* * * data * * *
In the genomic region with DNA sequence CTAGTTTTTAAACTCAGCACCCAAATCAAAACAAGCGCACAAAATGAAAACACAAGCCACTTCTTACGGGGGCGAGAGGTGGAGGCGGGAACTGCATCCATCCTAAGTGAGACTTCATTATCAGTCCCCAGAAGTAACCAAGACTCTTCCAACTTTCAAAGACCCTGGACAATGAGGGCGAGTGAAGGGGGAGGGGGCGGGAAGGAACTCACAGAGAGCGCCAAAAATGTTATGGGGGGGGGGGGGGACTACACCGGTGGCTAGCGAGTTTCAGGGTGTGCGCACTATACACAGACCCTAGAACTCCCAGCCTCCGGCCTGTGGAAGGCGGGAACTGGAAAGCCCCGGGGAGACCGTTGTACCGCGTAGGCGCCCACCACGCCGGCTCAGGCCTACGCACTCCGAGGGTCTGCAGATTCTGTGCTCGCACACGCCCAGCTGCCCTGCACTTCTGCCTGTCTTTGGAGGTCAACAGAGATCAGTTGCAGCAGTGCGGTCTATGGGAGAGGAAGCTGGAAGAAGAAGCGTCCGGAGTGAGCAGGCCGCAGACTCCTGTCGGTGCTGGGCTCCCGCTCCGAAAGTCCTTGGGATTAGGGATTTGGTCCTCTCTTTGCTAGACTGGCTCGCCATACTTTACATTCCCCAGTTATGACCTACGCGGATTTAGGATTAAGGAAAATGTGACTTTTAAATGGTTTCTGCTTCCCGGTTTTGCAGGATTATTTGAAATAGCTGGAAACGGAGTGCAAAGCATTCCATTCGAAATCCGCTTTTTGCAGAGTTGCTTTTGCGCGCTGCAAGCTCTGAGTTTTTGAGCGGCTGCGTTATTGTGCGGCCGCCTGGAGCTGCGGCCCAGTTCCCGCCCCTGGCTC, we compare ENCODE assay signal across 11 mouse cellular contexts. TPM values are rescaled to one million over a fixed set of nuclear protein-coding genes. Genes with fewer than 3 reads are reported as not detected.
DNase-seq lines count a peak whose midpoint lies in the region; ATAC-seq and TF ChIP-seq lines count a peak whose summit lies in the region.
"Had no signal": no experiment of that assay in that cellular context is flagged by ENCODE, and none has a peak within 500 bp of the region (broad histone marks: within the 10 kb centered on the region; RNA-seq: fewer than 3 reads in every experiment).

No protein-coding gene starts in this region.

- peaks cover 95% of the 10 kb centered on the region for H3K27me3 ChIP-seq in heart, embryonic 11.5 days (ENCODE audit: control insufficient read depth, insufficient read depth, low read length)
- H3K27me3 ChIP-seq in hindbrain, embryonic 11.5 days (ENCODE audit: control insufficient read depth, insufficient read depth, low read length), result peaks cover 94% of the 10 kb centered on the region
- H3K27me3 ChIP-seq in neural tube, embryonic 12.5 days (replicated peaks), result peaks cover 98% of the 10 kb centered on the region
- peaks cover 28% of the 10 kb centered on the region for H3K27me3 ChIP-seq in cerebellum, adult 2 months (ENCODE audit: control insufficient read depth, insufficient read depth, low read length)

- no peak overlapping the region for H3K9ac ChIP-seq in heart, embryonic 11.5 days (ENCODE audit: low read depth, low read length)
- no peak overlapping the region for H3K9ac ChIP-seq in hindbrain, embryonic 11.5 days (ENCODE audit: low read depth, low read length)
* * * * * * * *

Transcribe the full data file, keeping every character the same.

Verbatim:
In the genomic region with DNA sequence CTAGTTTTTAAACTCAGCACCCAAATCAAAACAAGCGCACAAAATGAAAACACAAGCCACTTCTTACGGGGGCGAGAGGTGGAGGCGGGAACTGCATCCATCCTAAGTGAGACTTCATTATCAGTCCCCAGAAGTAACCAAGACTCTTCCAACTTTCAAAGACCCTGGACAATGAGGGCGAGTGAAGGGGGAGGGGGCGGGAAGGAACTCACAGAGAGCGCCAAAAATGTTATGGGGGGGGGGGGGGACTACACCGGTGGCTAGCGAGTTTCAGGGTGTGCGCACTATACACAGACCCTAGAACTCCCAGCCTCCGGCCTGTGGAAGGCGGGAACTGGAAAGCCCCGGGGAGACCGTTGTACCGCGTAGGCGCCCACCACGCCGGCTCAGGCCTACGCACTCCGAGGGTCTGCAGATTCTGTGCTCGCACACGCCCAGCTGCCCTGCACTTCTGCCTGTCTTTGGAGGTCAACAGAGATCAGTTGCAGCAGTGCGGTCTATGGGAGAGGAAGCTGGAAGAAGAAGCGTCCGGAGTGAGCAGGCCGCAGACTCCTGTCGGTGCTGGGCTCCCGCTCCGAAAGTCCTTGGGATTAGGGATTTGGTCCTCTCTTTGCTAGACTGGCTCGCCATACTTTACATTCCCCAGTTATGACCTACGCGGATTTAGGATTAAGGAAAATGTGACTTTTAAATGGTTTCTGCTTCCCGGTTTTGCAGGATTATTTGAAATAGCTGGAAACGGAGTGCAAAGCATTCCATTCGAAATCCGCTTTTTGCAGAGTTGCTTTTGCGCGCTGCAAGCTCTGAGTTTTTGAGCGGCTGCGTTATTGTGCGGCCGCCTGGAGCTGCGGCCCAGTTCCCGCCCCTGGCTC, we compare ENCODE assay signal across 11 mouse cellular contexts. TPM values are rescaled to one million over a fixed set of nuclear protein-coding genes. Genes with fewer than 3 reads are reported as not detected.
DNase-seq lines count a peak whose midpoint lies in the region; ATAC-seq and TF ChIP-seq lines count a peak whose summit lies in the region.
"Had no signal": no experiment of that assay in that cellular context is flagged by ENCODE, and none has a peak within 500 bp of the region (broad histone marks: within the 10 kb centered on the region; RNA-seq: fewer than 3 reads in every experiment).

No protein-coding gene starts in this region.

- peaks cover 95% of the 10 kb centered on the region for H3K27me3 ChIP-seq in heart, embryonic 11.5 days (ENCODE audit: control insufficient read depth, insufficient read depth, low read length)
- H3K27me3 ChIP-seq in hindbrain, embryonic 11.5 days (ENCODE audit: control insufficient read depth, insufficient read depth, low read length), result peaks cover 94% of the 10 kb centered on the region
- H3K27me3 ChIP-seq in neural tube, embryonic 12.5 days (replicated peaks), result peaks cover 98% of the 10 kb centered on the region
- peaks cover 28% of the 10 kb centered on the region for H3K27me3 ChIP-seq in cerebellum, adult 2 months (ENCODE audit: control insufficient read depth, insufficient read depth, low read length)

- no peak overlapping the region for H3K9ac ChIP-seq in heart, embryonic 11.5 days (ENCODE audit: low read depth, low read length)
- no peak overlapping the region for H3K9ac ChIP-seq in hindbrain, embryonic 11.5 days (ENCODE audit: low read depth, low read length)